Mental health conditions are a growing concern for a number of veterans. According to the Rand Center for Military Health Policy Research, about 20% of veterans that have served in Iraq and Afghanistan suffer from a mental health issue, including post-traumatic stress disorder (PTSD) and depression. Leon Laferriere is one such veteran. His PTSD and anxiety qualify as a disability under the Americans with Disabilities Act (ADA), as they are mental impairments that substantially limit major life activities, including his ability to sleep. Laferriere’s psychiatrist prescribed him a support animal that is trained to help him control his anxiety and wake him up from PTSD induced nightmares. In 2015, Laferriere applied to work as a freight driver for CRST International, one of the country’s largest transportation companies. Aware of their “no pet” policy, he hoped the company would be willing to accommodate the use of his service dog. The company denied Laferriere’s request, and earlier this month, the Equal Employment Opportunity Commission (EEOC) filed suit, alleging Laferriere was discriminated against because of his disability and unfairly denied a reasonable accommodation, in violation of the ADA.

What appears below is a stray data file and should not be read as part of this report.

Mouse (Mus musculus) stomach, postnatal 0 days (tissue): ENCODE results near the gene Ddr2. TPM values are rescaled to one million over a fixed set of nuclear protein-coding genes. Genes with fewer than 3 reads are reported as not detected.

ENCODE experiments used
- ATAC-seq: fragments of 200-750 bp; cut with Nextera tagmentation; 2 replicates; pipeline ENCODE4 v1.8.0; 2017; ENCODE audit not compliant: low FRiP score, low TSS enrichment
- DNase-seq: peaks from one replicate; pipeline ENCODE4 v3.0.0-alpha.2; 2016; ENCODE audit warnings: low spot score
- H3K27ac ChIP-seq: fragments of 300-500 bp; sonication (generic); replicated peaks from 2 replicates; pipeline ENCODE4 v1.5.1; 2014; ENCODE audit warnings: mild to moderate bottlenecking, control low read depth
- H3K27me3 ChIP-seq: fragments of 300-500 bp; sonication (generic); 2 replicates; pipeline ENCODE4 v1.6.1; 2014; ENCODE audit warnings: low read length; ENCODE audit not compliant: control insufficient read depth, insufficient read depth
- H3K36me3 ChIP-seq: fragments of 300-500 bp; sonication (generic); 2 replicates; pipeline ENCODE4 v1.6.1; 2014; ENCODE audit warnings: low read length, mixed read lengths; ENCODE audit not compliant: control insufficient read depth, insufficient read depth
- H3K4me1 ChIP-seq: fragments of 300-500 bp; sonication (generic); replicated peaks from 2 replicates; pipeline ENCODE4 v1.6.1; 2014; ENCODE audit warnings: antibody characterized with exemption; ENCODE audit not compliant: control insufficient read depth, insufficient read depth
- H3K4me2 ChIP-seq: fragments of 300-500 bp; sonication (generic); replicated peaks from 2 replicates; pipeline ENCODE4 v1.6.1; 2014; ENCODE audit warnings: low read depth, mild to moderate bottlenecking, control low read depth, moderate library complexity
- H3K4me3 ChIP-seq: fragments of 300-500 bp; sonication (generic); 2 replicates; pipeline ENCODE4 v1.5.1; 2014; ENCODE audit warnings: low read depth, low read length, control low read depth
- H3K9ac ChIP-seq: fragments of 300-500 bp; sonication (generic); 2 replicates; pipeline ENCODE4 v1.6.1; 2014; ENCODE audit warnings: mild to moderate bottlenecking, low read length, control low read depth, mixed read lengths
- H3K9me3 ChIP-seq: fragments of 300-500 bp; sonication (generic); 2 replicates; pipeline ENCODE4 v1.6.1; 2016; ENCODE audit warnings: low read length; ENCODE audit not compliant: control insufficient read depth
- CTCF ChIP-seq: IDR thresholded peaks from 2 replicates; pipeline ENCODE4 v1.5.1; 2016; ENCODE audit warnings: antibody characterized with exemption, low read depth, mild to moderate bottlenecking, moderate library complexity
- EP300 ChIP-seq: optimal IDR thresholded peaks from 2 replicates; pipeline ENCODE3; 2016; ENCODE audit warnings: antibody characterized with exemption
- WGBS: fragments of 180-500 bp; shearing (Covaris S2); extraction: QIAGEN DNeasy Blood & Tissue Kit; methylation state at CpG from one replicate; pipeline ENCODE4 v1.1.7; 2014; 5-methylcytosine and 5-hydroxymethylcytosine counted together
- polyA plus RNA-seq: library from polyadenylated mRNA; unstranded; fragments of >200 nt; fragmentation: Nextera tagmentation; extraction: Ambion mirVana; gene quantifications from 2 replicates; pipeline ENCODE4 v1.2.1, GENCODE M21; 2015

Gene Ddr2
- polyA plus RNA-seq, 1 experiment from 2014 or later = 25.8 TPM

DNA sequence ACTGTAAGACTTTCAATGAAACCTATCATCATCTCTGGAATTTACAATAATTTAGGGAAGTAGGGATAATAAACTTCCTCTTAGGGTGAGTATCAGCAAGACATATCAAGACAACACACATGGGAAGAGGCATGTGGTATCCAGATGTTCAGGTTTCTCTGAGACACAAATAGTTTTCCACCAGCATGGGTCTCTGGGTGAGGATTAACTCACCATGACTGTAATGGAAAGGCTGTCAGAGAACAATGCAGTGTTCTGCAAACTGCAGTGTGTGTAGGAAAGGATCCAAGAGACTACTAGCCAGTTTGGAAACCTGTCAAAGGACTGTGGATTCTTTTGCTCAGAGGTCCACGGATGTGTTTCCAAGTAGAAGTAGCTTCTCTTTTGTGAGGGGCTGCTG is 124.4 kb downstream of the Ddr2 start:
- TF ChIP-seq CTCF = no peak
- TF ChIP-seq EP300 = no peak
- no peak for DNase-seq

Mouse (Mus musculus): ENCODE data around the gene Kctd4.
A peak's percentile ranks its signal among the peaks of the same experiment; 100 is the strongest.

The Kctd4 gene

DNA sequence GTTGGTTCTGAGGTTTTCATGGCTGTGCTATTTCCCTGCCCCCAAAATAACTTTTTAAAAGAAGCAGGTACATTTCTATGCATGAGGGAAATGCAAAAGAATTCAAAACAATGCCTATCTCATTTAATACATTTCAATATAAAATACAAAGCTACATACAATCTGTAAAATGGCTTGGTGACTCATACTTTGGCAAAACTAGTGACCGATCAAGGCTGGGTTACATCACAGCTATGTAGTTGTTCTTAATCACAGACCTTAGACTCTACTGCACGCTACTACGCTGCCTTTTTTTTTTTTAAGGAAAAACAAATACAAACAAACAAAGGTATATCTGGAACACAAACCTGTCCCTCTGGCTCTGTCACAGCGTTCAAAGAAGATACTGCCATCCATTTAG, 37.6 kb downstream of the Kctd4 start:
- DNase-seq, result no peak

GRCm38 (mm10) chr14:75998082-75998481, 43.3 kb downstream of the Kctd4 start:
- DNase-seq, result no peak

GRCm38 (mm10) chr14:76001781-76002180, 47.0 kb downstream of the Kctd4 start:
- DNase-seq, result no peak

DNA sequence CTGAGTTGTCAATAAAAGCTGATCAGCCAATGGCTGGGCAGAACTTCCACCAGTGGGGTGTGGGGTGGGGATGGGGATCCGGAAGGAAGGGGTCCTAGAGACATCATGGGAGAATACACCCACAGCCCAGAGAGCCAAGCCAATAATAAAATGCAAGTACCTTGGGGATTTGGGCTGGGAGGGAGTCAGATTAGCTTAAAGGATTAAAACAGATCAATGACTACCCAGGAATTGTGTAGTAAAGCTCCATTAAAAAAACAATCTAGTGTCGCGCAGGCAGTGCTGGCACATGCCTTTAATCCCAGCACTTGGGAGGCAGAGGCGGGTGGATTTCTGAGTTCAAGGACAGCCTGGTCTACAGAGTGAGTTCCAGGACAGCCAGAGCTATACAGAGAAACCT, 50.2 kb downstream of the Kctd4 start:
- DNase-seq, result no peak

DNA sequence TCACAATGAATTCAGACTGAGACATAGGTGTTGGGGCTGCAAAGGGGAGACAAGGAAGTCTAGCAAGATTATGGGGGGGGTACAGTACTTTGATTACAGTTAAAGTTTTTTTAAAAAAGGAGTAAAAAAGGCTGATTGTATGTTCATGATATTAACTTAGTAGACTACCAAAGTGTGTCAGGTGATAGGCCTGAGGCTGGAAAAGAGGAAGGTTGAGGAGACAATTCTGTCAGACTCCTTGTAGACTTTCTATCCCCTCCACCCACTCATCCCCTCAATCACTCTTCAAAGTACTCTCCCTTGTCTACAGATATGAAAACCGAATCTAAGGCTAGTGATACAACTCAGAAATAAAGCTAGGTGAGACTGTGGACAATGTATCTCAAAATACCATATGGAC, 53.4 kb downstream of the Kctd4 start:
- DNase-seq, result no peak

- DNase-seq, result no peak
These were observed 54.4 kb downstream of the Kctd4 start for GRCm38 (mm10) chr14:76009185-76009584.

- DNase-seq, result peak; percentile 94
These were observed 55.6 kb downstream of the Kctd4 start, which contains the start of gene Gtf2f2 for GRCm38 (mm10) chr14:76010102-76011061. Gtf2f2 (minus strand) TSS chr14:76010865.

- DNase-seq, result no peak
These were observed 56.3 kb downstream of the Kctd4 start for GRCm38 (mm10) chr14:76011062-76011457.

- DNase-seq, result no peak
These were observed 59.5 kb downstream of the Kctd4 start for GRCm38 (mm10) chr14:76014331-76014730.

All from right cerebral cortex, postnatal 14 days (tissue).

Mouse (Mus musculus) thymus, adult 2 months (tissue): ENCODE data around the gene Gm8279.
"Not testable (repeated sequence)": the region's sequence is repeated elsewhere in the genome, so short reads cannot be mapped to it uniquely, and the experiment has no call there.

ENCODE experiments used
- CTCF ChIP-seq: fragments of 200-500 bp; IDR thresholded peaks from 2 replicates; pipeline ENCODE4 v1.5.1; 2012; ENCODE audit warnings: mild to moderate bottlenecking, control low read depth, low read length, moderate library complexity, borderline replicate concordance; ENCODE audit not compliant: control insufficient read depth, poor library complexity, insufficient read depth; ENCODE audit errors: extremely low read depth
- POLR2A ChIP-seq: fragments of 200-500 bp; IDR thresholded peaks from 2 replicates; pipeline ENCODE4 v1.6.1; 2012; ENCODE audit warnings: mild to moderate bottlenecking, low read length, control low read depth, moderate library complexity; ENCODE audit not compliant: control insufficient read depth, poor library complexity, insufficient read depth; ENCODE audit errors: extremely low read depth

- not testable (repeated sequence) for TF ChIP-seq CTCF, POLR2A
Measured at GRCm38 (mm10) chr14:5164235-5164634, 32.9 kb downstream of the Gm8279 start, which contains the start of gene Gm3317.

Laferriere’s discrimination claims are not unique. According to a Bloomberg BNA analysis of EEOC statistics, claims alleging bias against people with mental health conditions grew to their highest level in 2016, making up 23.3% of all disability related charges filed by the agency, a 40% increase since 2006. One important way that employers can contribute to the fight against mental health bias in the workplace is by destigmatizing mental illness. Welcoming service animals for employees suffering from a mental illness can be a powerful way for employers to do so.
ADA: Service Animals vs. Therapy Animals
The ADA defines a disability as “a physical or mental impairment that substantially limits one or more major life activities.” Employees that meet this requirement may, under Title I, request an accommodation—such as the use of a service animal at work—from their employer. Although employers are not automatically required to allow service animals in the workplace, they must consider the reasonable accommodation request and must allow the use of a service animal unless doing so would cause an undue hardship.